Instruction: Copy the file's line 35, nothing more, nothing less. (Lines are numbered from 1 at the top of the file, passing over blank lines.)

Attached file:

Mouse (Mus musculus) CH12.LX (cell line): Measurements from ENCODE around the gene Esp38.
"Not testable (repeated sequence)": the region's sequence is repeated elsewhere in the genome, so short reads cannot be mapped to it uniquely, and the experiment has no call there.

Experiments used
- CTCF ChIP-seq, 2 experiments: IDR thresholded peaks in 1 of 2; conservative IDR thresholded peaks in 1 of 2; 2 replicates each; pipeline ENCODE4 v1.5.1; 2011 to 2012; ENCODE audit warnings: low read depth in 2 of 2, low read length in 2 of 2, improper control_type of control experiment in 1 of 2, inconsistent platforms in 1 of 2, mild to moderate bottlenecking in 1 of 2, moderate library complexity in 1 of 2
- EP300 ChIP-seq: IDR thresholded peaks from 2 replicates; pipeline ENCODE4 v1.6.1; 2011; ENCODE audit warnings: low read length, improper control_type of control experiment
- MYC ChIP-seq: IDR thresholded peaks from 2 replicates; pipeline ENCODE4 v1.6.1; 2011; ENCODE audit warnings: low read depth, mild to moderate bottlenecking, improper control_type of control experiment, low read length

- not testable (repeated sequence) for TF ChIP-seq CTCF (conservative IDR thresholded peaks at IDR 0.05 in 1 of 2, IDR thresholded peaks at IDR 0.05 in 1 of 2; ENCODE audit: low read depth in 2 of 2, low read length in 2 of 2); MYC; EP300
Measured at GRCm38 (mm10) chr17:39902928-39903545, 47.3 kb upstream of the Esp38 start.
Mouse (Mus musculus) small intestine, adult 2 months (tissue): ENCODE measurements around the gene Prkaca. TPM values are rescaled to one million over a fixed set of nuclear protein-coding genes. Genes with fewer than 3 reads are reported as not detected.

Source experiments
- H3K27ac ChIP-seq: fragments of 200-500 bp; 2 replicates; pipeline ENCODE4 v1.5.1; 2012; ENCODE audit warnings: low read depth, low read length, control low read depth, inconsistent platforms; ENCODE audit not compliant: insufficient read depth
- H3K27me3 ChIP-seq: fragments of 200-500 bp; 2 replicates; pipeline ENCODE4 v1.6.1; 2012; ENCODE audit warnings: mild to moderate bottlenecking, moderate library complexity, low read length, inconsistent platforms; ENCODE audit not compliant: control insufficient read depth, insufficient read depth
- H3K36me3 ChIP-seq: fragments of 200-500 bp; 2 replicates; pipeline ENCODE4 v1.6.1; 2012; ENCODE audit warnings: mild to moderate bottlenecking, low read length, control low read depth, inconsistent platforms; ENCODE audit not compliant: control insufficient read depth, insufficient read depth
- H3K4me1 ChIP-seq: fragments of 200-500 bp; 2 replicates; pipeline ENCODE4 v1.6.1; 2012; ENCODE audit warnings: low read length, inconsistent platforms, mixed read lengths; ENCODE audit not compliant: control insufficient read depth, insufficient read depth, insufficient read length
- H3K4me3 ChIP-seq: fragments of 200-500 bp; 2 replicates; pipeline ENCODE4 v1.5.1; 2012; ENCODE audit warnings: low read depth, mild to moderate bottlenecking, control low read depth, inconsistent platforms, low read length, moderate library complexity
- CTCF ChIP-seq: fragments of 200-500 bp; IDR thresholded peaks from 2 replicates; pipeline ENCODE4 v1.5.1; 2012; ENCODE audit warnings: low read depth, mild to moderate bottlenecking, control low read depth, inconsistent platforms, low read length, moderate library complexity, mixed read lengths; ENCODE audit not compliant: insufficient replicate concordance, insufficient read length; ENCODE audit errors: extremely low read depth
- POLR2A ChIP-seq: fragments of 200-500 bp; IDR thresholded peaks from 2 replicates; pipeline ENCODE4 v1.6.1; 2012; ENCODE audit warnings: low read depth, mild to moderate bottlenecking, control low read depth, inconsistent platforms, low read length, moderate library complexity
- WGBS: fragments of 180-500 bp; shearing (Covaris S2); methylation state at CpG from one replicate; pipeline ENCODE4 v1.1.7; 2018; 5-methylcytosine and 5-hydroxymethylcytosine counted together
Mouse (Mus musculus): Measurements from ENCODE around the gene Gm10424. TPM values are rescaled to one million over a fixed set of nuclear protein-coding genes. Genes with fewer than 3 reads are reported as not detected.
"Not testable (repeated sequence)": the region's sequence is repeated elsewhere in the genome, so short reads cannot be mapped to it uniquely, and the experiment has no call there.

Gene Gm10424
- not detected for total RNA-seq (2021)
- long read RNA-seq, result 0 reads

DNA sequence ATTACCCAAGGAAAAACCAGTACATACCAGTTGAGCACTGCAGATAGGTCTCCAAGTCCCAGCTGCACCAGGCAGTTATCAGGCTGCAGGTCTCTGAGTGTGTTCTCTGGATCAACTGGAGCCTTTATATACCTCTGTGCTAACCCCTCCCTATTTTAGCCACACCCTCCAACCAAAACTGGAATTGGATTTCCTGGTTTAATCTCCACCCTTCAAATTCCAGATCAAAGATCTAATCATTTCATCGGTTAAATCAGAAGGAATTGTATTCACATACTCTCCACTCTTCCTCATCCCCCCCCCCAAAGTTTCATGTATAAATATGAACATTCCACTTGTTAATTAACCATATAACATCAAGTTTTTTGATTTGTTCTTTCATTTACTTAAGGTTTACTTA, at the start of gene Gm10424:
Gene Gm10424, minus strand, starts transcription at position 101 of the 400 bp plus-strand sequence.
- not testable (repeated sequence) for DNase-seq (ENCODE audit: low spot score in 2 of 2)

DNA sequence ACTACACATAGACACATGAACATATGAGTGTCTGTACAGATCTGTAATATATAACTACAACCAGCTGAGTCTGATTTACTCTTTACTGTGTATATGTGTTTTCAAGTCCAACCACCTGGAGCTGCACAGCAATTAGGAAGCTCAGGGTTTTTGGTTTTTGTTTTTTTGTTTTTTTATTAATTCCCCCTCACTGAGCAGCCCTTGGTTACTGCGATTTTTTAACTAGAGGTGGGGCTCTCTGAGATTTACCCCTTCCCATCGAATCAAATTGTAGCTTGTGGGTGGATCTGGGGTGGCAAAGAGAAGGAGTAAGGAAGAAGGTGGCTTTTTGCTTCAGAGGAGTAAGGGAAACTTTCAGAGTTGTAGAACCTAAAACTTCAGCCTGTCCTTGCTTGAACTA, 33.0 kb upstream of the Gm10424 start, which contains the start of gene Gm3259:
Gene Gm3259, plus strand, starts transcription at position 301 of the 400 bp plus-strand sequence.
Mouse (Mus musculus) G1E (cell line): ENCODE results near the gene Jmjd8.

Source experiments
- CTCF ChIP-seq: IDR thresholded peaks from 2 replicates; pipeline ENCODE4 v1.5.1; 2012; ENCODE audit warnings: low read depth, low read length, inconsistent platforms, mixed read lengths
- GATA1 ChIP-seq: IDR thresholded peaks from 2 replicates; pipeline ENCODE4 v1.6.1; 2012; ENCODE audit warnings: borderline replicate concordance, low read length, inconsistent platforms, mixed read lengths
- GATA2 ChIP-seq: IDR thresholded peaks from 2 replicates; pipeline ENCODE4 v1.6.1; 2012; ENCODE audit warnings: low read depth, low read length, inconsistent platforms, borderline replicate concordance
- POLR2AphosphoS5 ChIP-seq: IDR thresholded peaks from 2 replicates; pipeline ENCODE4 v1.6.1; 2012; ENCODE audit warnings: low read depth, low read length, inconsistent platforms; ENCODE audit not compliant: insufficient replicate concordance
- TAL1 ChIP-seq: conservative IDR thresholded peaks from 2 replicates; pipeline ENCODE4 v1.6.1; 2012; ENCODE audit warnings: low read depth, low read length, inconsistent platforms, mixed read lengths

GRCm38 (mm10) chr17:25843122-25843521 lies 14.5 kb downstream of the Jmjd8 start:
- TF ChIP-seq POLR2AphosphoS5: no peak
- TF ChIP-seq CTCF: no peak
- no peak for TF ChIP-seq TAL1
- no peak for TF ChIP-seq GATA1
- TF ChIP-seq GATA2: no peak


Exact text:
- TAL1 ChIP-seq: conservative IDR thresholded peaks from 2 replicates; pipeline ENCODE4 v1.6.1; 2012; ENCODE audit warnings: low read depth, low read length, inconsistent platforms, mixed read lengths